By Georgia Wells, Rebecca Ballhaus and Keach Hagey
On Jan. 3, three days before the attack on the Capitol, Enrique Tarrio, the leader of the far-right organization known as the Proud Boys, shared a cryptic post on the messaging app Telegram: “What if we invade it?”
The message was sent to his more than 7,000 followers on the app, with the first reply reading “January 6th is D day in America.”
The Wall Street Journal reviewed thousands of posts from the Proud Boys and their members across Parler, Telegram and Gab, the social-media platforms where they rallied supporters online after mostly being banned from Facebook (NAS:FB) and Twitter (NYS:TWTR) . The messages show the group repeatedly invoking President Donald Trump’s rhetoric in the weeks leading to the Jan. 6 protest as they built momentum toward what became a violent showdown.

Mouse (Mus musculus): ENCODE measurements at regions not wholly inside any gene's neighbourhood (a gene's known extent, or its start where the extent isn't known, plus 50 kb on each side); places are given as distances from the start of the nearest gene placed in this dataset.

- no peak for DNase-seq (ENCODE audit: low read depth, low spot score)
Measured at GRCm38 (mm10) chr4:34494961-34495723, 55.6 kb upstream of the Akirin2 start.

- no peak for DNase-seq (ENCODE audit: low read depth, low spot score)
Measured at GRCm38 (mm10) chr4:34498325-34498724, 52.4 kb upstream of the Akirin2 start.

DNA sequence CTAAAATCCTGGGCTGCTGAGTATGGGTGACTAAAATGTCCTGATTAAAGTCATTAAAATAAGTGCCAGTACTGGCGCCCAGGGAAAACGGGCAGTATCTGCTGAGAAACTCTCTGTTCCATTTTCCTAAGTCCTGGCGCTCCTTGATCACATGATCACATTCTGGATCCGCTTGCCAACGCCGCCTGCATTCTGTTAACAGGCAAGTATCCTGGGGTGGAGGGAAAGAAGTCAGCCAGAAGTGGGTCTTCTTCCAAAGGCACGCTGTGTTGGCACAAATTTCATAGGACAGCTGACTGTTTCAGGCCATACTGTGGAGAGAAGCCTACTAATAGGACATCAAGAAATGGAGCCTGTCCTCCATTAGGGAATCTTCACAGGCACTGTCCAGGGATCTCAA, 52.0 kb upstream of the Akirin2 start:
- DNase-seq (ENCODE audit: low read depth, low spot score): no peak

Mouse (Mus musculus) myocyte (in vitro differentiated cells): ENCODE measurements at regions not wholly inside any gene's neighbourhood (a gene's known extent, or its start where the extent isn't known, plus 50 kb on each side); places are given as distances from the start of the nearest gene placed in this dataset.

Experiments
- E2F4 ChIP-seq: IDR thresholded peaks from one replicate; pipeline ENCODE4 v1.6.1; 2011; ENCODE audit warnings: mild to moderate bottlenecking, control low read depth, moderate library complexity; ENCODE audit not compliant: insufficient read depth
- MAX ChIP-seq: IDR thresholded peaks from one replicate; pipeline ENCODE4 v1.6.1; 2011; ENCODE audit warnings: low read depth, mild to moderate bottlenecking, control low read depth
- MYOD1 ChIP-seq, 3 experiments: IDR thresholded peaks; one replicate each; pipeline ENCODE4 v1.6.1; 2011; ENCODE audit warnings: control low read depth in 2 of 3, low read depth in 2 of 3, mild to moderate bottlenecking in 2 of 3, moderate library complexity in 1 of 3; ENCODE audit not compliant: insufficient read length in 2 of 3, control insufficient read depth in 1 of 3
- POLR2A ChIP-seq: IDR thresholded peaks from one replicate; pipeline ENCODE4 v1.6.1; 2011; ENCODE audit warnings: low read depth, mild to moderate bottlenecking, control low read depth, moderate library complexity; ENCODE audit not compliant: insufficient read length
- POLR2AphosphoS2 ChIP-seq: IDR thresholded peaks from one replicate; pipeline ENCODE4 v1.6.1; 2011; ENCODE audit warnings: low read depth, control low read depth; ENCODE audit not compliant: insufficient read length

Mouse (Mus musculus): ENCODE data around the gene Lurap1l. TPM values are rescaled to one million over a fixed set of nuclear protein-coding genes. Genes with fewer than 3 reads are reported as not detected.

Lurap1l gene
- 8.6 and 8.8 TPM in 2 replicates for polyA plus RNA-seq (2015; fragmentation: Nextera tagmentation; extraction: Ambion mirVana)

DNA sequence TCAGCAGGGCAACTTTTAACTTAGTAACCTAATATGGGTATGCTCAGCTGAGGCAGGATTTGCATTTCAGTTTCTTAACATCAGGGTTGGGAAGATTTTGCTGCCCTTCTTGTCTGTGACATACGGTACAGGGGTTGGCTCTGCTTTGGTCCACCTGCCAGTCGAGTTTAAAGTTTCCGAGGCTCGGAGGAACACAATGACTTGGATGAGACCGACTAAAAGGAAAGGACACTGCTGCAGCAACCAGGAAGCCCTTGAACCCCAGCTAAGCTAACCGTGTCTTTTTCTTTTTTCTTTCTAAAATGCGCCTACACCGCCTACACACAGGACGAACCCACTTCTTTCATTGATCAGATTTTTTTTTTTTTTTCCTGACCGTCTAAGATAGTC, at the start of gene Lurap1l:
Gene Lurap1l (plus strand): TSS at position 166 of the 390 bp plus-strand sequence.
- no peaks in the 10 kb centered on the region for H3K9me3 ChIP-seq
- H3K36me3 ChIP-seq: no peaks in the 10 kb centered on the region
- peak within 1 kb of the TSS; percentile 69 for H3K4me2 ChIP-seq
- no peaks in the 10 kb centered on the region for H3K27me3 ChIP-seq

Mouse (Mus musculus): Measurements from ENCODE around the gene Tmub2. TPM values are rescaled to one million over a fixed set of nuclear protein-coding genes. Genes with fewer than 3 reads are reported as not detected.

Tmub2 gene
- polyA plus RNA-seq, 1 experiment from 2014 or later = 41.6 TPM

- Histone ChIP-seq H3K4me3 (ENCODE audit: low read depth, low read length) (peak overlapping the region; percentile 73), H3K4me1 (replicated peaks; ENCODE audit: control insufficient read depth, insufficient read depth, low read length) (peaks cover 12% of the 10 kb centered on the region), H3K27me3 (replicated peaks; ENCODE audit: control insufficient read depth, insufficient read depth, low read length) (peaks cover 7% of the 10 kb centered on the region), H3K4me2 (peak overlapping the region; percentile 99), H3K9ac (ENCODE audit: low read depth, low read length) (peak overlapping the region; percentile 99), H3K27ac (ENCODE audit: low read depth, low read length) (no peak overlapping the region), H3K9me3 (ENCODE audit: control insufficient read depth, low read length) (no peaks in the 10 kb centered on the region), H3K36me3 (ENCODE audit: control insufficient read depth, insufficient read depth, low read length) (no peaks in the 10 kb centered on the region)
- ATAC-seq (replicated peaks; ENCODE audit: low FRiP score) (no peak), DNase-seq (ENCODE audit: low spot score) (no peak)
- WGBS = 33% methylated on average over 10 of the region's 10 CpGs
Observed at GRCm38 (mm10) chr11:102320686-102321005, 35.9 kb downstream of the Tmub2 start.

Investigators have said they are scrutinizing online messages like these as they attempt to determine the planning and intent of those involved in the attack on the Capitol.
The Journal’s review, which included now-deleted posts that have been archived by researchers, suggests the Proud Boys viewed Trump’s messages as a call to action.
On Parler, where the group’s official account had more than 340,000 followers before the platform went offline last week, Tarrio said on Dec. 29 that the Proud Boys would be able to put a thousand “boots on the ground” and “turn out in record numbers on Jan. 6.”
In December, after Trump tweeted about the Jan. 6 rally and said to “be there, will be wild,” the Long Island chapter of the Proud Boys posted that Trump supporters have been “waiting for the green light from the President.”
“Everyone who said ‘Mr. President, just say when?’ He just did,” the post said.
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